Anyway, one of the things I loved about the show was that NYC was practically a character of the show. Think about it. Would SATC have been the same if "City" had been played by Charlottesville, VA? (Not that there's anything wrong with Charlottesville.) NYC made it edgy. Trendy. Historical. Storied. SEXY.
I "fell in love" with NYC when I lived there. It was one part history-one part bravado...that I could leave everything I knew in Illinois and my farm town of a college town and drop myself in the biggest city this hemisphere with $400 in my pocket and somehow survive. I made it! (I'm always down for some improbable sh*t, hence my weird affinity for marathons even though I'm not good yet...I will be someday.)
But anyway, as a poor grad student, I explored all there was to see in NYC on a shoestring budget and like a person being hazed, fell in LOVE with doing things the hard way. I have always sort of looked at NYC as my fallback. Plan B. If I'm unsuccessful in life and love, I'm done. I always have "someone" to turn to, I will go back and get lost in the city that took me in the first time. NYC never cared what I wore, or if I didn't communicate all that well, or whatever. Come as you are. Or maybe some other city or region is the place for me. Pacific Grove, CA? ( http://runlindyrun.blogspot.com/search?q=Pacific+grove&m=1) Or hell, maybe right here, who knows. I like the possibility of leaving--even if it's just wandering for a few weeks each year. Shrug. But I will always be on some "discovery" angle. (I miss that--it's an aspect of my former self that seems a bit lost right now. Kids have a way of doing that. I'll be back.) hopefully, I will have ALL of it. Success in life and love AND be on a lifelong path to discovering new places.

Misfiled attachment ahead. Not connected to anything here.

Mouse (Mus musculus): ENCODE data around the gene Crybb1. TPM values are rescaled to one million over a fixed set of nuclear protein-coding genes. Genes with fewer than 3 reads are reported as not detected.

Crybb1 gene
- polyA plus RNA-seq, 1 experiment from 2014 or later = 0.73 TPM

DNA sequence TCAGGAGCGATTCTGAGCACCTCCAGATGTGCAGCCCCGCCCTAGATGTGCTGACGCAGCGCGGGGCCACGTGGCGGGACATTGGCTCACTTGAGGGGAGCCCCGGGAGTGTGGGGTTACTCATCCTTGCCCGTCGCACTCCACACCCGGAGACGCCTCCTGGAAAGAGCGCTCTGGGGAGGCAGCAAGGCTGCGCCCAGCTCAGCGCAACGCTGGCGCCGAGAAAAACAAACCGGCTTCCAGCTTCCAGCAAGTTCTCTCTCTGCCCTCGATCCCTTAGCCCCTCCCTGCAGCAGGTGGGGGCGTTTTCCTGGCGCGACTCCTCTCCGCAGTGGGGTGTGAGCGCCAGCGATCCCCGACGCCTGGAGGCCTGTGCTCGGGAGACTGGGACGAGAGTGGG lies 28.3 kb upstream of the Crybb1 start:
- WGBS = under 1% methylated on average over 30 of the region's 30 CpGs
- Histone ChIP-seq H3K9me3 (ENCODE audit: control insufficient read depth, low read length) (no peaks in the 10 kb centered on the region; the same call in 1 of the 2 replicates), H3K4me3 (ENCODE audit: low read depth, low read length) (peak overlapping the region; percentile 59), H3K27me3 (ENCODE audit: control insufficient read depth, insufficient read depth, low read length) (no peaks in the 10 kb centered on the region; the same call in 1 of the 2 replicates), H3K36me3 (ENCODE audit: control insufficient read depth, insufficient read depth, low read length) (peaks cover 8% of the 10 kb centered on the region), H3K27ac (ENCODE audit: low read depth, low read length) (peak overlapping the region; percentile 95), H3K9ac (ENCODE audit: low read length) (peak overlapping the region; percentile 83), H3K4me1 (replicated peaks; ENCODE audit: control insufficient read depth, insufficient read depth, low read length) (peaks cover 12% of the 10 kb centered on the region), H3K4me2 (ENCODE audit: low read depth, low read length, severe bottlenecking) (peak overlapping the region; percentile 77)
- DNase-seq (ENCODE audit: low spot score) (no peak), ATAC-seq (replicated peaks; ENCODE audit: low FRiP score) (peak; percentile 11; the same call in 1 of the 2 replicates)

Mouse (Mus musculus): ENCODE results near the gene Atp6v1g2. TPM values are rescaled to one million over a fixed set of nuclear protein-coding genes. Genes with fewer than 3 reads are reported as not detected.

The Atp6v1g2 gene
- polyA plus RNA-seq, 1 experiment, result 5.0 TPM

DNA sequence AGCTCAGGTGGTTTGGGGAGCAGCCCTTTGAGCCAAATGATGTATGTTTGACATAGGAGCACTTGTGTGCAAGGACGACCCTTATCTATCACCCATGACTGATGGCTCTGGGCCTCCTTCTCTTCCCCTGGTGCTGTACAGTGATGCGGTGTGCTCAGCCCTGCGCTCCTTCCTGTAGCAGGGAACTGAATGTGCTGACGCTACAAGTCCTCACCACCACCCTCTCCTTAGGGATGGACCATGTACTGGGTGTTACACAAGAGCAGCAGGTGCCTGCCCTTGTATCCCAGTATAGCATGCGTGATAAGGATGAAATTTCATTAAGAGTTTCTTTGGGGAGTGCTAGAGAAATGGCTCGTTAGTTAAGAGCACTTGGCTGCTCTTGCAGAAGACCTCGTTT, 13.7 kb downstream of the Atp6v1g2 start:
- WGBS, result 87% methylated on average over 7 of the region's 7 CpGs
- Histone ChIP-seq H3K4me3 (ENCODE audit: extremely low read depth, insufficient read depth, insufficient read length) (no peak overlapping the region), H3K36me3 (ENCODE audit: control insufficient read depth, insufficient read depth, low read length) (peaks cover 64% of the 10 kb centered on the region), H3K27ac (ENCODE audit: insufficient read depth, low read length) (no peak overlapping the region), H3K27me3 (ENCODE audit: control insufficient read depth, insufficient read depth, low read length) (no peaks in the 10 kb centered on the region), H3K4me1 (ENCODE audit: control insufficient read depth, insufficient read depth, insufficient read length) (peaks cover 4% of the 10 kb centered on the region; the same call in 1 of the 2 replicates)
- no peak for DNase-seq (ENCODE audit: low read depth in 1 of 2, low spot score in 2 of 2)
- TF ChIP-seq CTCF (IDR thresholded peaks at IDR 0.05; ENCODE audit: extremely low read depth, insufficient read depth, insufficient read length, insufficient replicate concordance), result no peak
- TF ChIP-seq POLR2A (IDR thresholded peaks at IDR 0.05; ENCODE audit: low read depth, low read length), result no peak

So last week I experienced these same human like feelings about "place" once more. (We urban planners talk about place and placemaking all the time--the art of creating "place"--whether it's destination/work/home.) Anyway, the girls were in spring break camp at a park that shares the same name of the neighborhood that I worked in for nearly 10 years before we moved to Greektown just on the outskirts of the Loop (downtown) Chicago.
As i traversed Wicker Park each morning and evening last week, I was feeling "some kinda way," as the twentysomethings say. Almost like a past relationship. Like that feeling when you're like "wow, I used be with you everyday. We were such an item. But hey, things change. That was then, this is now." It's like a sadness, but not SAD sad. But like a "you used to be an important part of my life. You couldn't tell me ANYTHING bad about Wicker Park back in the day. I still love ya, but not like THAT. You're cool, and I wish you well...but I could never come back." And "wow, you look different. The same...but different. You've changed." Ahhh, funny how life goes on. You know. That weird feeling of "what once was, but is no more." And the realization that this feeling is perfectly fine. Fist bump---peace, Wicker Park.
I don't feel this way about every neighborhood...but some really do have a personality that offer a lot to the senses. And THAT is pretty cool--probably why I will always love urban planning even if I don't stay in the field. Discovering and rediscovering "place" will always be a part of who I am.
Go experience the world.